Academic journal article The Geographical Review

Which Truth? Cultural Politics and Vodka in Rural Russia (*)

Academic journal article The Geographical Review

Which Truth? Cultural Politics and Vodka in Rural Russia (*)

Article excerpt


After what level of alcohol consumption does an informant become unreliable? How do I distinguish between an emphatic opinion, delivered under the candor-producing influence of alcohol, and unrestrained hyperbole, wrought by intoxication? When should I stop taking notes? (And I'm sure some of you are wondering, "At what point is the alcohol-consuming interviewer no longer reliable?" On that, more later....)

Why should I have voiced questions about alcohol and fieldwork? I wasn't plying my interviewees with bottles of vodka--they were alarmingly capable of doing that on their own. My problem was that I was doing fieldwork on conflicts over natural resources in rural Russia. Vodka is so much a part of daily life there that few--almost no--gathering takes place without shared libation (Figure 1). Additionally, I was asking people to discuss with me controversial matters, such as poaching or resistance to the establishment of a park, that could, on occasion, elicit immoderate responses.

We hunt all of the time. They call me the "Killer"! When I go out hunting with my friends I always come home with pheasants and fowl. I shoot everything, even deer. We are all poachers here!

No, my friends and I don't hunt anymore. There isn't that much left to hunt around here, some geese, ducks but not many deer. And it's the simple guys like me who are the ones who get fined if we're caught, so we just don't hunt.

The quotations are from the same young man, and the seemingly irreconcilable statements were produced under very different levels of alcohol consumption. The first expression, full of a hunter's braggadocio, came as he was drinking. Its successor was issued in the cold light of day, and when he was stone sober.

So, does he hunt all the time, or does he no longer hunt? (Maybe the answer is that he hunts some of the time.) Between an intoxicated boast and an unintoxicated wariness about admitting to illegal acts, how does a researcher know which statement more accurately reflects the actual behavior of an informant?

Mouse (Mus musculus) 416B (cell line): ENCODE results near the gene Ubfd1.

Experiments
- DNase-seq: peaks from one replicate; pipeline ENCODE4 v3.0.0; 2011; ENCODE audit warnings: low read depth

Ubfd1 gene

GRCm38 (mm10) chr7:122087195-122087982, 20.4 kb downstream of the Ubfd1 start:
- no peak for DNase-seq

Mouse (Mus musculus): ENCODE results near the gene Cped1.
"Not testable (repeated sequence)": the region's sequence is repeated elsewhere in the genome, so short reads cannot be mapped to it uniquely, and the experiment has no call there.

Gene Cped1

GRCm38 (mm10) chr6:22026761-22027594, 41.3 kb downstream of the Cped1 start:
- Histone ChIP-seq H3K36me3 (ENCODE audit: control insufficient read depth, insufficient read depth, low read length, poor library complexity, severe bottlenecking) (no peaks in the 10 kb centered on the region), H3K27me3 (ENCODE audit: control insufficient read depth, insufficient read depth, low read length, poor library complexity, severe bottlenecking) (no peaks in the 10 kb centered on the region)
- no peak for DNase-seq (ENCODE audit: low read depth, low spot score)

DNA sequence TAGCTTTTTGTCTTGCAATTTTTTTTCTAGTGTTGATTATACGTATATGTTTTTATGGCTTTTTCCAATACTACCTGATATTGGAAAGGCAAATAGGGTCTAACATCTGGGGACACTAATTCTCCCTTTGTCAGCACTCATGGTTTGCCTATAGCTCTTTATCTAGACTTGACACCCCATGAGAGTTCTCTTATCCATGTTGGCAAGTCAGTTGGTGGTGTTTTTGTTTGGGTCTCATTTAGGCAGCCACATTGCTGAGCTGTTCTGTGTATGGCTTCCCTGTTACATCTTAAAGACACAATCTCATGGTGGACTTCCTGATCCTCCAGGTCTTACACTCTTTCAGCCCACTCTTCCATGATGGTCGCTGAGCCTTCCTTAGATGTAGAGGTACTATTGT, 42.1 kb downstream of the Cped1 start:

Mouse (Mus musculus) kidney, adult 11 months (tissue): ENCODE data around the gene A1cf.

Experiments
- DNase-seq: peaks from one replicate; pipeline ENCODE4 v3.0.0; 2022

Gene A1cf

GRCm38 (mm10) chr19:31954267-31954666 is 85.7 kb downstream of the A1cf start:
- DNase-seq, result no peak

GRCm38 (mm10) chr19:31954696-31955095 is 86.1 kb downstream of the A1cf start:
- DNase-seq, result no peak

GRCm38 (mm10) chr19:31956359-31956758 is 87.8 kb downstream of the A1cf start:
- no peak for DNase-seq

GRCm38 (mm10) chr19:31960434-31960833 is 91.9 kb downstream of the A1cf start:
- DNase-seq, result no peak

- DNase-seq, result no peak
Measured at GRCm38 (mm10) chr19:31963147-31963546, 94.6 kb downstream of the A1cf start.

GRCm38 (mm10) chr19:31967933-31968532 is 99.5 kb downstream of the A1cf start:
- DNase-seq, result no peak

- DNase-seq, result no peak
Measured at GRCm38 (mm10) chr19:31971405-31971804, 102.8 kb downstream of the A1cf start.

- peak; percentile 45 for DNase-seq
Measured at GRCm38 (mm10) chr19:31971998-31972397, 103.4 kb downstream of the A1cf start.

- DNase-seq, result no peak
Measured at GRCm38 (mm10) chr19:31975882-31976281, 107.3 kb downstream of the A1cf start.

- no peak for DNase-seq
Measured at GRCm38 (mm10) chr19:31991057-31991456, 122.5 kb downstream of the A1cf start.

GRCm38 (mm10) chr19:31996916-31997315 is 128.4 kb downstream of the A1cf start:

Most researchers who look at hunting around a protected area will probably have had similar experiences. It's only natural that one doesn't admit to poaching. Of course, hunting isn't the only topic that elicits such contradictory statements.


Muraviovka Nature Park became, in 1992, the first private nature reserve in Russia since before the Soviet period. This 5,200-hectare wetland reserve, created through a cooperative effort of Russian, American, and Japanese organizations, protects nesting habitats for several endangered species of birds, including the red-crowned crane, the white-naped crane, and the oriental white stork. Muraviovka Nature Park was carved out of a larger, state-run wildlife refuge that lacked the resources to adequately protect breeding grounds for these birds. The land for the park was leased from the local, district-level government by a Russian nongovernmental organization (NGO) with moneys put up by a Japanese corporation. Additional funds from U.S. NGOS supported building construction, vehicle acquisition, and educational programs.

The district government generally welcomed this moneymaking opportunity, but many officials in the provincial and village-level governments were strongly opposed to the establishment of an independent and private park. Some were against it for ideological reasons; others, for economic ones. Although the park was created within a refuge where hunting was already restricted, neighbors were afraid of losing all hunting rights. The hunting administration that managed the refuge was vehemently opposed to ceding control of any part of its territory to another organization. Some say that communist ideologues in the hunting administration were opposed to nonstate control over the land. Others suggest that the hunting administration was operating its own highly profitable, but quite illegal, hunting tours for local bigwigs in areas closed to hunting. …

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